CHAPTER 7: PHYSICAL AND HYDROLOGICAL PROPERTIES OF

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CHAPTER 7: PHYSICAL AND HYDROLOGICAL PROPERTIES OF URBAN SOILS
(by Dr. Klaus Lorenz and Dr. Rattan Lal)
ABSTRACT: Soils exhibit typical physical and hydrological properties including texture,
structure, water retention and transmission. Soil physical properties and processes
depend on the relative magnitude of solid, liquid and gaseous phases in soil. These
phases are altered by direct and indirect effects of the conversion of natural soils to
urban ecosystems. Alterations include physical disturbance, removal or desurfacing,
burial or coverage of soil by fill material or impervious surfaces; and soil, water and
vegetation management practices (e.g., fertilization, irrigation, mowing, and drainage).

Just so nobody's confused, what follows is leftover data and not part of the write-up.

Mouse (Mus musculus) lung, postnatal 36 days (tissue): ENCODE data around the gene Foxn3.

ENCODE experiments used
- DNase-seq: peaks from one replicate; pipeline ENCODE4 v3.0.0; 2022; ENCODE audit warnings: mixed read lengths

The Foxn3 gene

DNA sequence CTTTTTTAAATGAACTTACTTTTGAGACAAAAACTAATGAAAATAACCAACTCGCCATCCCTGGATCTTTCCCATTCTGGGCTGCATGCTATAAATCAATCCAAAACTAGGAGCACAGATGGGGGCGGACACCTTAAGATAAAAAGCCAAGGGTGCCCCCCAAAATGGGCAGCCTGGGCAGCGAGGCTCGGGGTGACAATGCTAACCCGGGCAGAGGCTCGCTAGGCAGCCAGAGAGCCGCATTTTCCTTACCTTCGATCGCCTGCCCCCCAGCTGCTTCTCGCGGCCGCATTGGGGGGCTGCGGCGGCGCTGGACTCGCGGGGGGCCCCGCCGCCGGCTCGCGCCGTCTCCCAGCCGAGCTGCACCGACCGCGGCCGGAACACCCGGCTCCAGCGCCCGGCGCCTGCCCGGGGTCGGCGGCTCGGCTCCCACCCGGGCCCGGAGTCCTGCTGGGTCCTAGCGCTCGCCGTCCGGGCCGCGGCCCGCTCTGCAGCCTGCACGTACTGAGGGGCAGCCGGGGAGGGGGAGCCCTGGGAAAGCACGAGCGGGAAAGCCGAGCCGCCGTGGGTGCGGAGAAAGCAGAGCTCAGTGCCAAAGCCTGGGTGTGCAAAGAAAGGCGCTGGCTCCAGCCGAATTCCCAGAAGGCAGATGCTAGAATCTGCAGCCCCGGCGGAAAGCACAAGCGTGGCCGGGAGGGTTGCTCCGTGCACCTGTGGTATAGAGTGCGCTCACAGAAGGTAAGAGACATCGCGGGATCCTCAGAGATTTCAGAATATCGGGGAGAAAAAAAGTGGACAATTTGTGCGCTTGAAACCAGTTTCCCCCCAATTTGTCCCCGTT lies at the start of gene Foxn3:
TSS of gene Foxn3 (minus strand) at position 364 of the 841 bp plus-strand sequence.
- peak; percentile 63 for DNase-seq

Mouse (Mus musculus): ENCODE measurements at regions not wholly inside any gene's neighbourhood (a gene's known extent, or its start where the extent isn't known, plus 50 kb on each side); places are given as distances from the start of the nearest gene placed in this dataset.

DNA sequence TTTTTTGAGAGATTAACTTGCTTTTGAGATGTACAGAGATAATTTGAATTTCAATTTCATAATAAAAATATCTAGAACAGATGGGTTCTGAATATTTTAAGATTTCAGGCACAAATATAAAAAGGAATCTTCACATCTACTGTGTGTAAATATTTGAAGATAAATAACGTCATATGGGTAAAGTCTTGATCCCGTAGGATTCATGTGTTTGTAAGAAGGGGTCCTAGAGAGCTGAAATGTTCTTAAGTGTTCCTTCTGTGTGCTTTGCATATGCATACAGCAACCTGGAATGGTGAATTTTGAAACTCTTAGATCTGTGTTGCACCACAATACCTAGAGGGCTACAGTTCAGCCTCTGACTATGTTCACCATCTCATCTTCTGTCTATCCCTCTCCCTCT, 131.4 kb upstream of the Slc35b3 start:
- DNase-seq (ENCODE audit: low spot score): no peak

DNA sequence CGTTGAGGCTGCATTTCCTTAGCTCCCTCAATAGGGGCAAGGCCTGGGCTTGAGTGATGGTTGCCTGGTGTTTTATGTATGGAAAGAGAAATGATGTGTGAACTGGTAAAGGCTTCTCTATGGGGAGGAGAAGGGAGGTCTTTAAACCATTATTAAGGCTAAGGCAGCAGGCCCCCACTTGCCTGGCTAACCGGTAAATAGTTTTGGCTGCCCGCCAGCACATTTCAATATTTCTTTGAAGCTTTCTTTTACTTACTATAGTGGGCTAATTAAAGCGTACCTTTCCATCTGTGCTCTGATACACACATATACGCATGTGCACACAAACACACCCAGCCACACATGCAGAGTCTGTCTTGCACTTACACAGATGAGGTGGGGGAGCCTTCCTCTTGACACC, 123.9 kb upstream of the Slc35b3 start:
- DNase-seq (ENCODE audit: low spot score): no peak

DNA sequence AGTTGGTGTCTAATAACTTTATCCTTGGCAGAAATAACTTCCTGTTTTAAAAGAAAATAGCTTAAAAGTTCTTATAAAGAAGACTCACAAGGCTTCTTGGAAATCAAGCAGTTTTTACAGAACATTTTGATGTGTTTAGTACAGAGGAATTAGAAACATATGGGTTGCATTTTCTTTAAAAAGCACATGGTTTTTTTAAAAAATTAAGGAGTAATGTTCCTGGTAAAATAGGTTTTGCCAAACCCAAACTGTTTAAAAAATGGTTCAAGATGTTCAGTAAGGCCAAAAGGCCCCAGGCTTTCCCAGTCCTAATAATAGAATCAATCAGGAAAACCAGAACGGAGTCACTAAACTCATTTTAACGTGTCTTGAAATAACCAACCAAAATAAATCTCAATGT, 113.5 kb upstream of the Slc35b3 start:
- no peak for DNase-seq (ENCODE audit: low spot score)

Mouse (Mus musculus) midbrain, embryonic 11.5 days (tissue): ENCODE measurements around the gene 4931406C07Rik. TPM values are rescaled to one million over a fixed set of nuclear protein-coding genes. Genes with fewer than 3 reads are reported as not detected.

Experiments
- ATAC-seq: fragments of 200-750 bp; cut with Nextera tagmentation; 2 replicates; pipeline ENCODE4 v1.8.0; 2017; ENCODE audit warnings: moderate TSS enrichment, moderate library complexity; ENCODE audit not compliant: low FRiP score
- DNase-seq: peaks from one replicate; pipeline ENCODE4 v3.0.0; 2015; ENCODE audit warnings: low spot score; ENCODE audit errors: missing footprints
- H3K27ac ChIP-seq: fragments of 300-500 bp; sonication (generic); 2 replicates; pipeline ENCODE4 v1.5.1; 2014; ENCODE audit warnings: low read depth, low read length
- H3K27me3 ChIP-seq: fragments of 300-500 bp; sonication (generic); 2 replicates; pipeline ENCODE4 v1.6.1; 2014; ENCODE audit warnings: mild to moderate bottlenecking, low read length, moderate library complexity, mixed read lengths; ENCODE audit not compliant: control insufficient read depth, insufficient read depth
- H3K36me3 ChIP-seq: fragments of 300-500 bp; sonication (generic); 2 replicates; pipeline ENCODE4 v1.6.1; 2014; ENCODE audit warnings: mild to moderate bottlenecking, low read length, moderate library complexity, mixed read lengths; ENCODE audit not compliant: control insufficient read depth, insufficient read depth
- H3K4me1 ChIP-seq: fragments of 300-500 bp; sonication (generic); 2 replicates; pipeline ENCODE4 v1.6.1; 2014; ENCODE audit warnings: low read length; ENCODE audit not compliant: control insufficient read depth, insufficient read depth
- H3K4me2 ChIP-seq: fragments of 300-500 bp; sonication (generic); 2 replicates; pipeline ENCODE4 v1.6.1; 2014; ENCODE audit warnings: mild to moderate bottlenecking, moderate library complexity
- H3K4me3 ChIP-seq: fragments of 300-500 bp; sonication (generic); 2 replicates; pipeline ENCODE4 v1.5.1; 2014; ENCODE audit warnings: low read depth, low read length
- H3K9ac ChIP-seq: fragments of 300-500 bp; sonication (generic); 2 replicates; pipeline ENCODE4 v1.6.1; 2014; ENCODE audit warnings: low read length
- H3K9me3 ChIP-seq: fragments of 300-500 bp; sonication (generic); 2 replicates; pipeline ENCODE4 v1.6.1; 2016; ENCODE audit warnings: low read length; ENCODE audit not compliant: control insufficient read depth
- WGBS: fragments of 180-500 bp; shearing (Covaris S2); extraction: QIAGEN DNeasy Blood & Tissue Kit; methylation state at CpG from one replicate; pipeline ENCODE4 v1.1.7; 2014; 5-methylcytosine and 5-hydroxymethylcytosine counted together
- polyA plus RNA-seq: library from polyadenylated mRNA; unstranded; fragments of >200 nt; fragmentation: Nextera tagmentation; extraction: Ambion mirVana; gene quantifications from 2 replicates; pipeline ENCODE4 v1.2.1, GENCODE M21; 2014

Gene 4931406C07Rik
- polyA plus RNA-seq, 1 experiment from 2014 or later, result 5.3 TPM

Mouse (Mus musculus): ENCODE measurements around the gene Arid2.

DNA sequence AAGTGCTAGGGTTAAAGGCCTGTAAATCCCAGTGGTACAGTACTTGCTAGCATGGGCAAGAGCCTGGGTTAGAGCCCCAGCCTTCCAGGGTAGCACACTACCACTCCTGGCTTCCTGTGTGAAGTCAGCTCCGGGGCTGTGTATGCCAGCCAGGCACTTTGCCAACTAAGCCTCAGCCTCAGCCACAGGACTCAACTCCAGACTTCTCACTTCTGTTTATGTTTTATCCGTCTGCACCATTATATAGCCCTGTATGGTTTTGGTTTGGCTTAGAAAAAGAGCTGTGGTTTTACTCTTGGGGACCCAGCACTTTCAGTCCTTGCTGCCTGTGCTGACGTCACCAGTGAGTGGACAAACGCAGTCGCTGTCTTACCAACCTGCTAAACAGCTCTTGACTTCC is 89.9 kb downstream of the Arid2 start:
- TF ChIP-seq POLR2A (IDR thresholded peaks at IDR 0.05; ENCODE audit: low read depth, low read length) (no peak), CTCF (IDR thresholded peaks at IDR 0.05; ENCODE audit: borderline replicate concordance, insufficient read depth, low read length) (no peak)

However, changes in the abiotic and biotic environment by urbanization indirectly
influence also soil physical and hydrological properties. For example, the climate is
modified, the soil hydrophobicity is altered, plants and animals are introduced, and a
range of pollutants are introduced. Transformation of natural to urban ecosystems may,
thus, alter soil stratification, soil texture, structure, water retention and transmission, and
probably result in a higher relative proportion of coarse fragments (> 2mm). Urban soils
are characterized by high variability in bulk density and saturated hydraulic conductivity.
With increasing anthropogenic perturbation, the air-filled porosity and, thus, the air
capacity may increase. The field capacity and available water capacity are, however,
often lower due to the high contents of coarse fragments. The ability of urban soils to
store plant available water is important since most urban soils are used for garden, lawn,
park or forest land uses. This chapter provides an overview of the soil physical and
hydrological properties, and on effects of urbanization and human disturbance on this
fundamental soil functions, with a focus on soil hydrological properties.